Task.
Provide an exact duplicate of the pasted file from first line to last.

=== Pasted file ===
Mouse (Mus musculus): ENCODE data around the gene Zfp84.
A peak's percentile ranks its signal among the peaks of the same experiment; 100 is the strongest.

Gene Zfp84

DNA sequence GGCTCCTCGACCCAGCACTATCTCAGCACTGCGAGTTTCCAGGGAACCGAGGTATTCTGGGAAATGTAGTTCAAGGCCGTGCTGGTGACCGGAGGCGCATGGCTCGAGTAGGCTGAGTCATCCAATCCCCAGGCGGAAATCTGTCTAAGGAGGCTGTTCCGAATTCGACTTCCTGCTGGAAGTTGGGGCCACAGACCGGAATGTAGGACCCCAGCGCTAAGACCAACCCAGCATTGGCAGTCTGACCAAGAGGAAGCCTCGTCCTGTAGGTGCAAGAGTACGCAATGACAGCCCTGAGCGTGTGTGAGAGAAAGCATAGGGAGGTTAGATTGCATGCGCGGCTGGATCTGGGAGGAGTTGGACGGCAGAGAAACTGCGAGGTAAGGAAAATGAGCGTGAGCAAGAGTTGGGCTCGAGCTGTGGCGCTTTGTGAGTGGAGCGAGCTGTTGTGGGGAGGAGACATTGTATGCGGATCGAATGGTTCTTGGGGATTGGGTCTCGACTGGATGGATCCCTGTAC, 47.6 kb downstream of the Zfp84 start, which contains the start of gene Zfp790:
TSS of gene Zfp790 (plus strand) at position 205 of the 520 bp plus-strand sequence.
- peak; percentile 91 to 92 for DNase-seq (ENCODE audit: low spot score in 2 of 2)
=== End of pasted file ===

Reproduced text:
Mouse (Mus musculus): ENCODE data around the gene Zfp84.
A peak's percentile ranks its signal among the peaks of the same experiment; 100 is the strongest.

Gene Zfp84

DNA sequence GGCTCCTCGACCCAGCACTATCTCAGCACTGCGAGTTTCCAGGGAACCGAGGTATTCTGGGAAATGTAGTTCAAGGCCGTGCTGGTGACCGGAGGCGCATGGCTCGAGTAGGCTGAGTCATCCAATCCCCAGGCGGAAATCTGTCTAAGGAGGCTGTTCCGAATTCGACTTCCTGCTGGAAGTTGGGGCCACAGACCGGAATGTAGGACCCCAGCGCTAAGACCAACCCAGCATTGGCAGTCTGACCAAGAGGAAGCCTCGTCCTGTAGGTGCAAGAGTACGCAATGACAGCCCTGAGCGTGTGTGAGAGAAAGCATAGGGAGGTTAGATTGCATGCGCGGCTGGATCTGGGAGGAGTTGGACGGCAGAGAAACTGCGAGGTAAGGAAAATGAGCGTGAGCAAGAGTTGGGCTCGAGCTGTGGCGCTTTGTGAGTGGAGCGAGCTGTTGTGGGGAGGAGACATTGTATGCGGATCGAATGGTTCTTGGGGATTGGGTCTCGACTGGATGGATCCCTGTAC, 47.6 kb downstream of the Zfp84 start, which contains the start of gene Zfp790:
TSS of gene Zfp790 (plus strand) at position 205 of the 520 bp plus-strand sequence.
- peak; percentile 91 to 92 for DNase-seq (ENCODE audit: low spot score in 2 of 2)